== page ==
Jan 18, 2007
Nano-walker carries cargo
Researchers recently made the first molecule that can move in a straight line across a crystal surface. Now, the same team, led by Ludwig Bartels of the University of California at Riverside, has discovered a way to attach extra molecules to this "nano-walker", making it a molecule carrier. The result will be important for making new generation molecular machines that can reliably transport molecules and in biomedical applications.
In 2005, Bartels and colleagues made the first molecule that can move in a straight line – an already significant result because normal molecules tend to move around randomly in all directions. The new breakthrough now shows that this nano-walker can carry a load – in this case, two carbon dioxide molecules – and transport them along a straight path.
The researchers made their molecule carrier out of anthraquinone, which consists of three fused benzene rings with one oxygen atom on each side. They then placed the molecule on the surface of a clean and polished copper surface. Next, using a needle valve, the researchers introduced carbon dioxide molecules into the vacuum chamber where the experiment was being performed so that they deposited onto the surface of the sample.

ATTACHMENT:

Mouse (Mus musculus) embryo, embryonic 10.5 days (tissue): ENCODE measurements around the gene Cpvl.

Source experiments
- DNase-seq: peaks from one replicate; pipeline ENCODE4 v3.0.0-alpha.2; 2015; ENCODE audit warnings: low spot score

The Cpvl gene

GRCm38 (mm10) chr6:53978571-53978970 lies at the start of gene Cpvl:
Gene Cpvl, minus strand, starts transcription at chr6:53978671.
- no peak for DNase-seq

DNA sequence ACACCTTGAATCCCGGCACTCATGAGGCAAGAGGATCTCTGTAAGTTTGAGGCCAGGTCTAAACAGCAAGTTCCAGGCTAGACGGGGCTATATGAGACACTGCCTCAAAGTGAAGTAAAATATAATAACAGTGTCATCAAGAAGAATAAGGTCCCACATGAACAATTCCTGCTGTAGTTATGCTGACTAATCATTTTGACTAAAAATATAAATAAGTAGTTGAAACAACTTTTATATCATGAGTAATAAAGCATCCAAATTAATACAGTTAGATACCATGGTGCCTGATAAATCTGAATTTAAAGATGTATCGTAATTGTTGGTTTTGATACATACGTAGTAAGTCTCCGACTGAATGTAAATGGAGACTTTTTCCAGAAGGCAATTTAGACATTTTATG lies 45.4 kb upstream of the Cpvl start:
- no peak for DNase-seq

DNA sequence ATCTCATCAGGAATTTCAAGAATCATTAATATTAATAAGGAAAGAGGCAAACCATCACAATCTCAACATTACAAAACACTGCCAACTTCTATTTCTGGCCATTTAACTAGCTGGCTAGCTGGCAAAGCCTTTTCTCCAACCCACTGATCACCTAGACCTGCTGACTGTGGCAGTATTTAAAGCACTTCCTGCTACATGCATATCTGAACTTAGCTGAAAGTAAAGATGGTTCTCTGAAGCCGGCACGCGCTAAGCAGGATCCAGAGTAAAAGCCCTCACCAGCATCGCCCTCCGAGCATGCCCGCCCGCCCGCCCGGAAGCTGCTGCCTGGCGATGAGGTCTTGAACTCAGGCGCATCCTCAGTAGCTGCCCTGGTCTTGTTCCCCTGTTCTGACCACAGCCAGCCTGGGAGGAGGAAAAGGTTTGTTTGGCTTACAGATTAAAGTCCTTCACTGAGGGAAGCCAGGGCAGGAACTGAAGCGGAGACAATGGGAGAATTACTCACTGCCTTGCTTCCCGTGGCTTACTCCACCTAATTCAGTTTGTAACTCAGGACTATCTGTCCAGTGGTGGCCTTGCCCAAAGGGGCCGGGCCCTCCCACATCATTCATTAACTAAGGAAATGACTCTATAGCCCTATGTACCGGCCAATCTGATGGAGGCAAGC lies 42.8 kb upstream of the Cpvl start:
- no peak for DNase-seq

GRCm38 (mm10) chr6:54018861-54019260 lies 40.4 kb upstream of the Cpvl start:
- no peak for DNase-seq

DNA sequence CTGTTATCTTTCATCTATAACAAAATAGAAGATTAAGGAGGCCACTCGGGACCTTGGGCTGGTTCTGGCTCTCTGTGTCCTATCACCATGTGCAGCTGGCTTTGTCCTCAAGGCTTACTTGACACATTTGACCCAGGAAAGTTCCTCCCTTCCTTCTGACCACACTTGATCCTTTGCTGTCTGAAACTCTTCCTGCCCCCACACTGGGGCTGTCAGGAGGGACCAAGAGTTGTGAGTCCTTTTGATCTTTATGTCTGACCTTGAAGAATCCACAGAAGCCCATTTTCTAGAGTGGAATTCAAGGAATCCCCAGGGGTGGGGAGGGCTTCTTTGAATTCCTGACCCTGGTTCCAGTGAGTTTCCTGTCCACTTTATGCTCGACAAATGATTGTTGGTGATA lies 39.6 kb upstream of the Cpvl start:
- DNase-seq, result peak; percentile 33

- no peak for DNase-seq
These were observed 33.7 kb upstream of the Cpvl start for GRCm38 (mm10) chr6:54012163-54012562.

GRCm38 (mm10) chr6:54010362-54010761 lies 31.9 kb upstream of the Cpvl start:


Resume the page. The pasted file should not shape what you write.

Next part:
Using scanning tunnelling microscopy, the California team observed that the anthraquinone is able to pick up up to two carbon dioxide molecules and carry them in a specific direction across the copper surface. Loaded down with its "cargo", the anthraquinone moves more slowly than without a load. A carrier with one carbon dioxide molecule requires double the energy and one carrying two molecules needs triple the energy. "This is not unlike a human being carrying heavy loads in one or both hands," explains Bartels.
"[Our work] is an unprecedented step forward towards the realization of molecular-scale machinery," adds Bartels. "Our experiments show a means to transport molecules reliably. This will become as important to the molecular machinery of the future as trucks and conveyor belts are for factories today." The result could also help scientists understand how to attach therapeutic drugs to molecules so that they can be transported to specific targets through the bloodstream.
The researchers would now like to make their molecule carrier travel around corners, rotate its cargo or send out photons to tell scientists where it is located. They would also like to find molecules that can carry cargos other than carbon dioxide.
The team reported its work in Sciencexpress.